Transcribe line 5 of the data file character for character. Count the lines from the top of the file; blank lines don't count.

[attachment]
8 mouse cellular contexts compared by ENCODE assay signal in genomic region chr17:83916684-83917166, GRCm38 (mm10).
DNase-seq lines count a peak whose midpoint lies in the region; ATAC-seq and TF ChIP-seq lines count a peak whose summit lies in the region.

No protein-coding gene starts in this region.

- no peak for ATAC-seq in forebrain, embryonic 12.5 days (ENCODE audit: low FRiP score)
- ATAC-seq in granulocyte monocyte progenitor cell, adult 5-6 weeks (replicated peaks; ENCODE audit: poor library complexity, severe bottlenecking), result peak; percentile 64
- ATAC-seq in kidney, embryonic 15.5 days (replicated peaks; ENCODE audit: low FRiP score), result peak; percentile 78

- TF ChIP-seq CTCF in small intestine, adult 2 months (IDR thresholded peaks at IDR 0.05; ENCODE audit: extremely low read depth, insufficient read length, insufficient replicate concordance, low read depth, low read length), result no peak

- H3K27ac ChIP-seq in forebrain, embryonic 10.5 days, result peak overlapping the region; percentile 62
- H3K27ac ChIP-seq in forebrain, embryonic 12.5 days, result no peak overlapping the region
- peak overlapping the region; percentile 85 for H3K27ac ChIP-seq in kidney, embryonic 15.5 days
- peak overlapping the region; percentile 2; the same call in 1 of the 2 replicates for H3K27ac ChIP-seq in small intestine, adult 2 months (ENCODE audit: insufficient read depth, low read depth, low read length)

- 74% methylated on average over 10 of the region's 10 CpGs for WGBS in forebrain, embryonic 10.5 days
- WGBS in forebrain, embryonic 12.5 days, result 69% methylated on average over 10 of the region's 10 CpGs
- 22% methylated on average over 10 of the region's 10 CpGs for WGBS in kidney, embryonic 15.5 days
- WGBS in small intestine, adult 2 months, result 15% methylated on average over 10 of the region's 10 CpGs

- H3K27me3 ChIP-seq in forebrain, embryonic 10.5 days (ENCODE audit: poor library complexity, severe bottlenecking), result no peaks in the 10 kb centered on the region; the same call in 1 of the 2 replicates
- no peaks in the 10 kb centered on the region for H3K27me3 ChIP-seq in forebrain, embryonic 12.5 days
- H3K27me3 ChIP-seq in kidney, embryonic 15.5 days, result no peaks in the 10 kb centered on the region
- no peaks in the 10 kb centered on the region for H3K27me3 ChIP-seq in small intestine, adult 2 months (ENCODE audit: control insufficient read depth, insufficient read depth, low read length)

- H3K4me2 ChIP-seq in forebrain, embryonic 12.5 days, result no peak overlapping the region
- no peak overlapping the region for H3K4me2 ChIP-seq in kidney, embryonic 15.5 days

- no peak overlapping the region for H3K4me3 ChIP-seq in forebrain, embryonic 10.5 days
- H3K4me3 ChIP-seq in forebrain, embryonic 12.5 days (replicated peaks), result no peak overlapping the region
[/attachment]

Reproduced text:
- ATAC-seq in granulocyte monocyte progenitor cell, adult 5-6 weeks (replicated peaks; ENCODE audit: poor library complexity, severe bottlenecking), result peak; percentile 64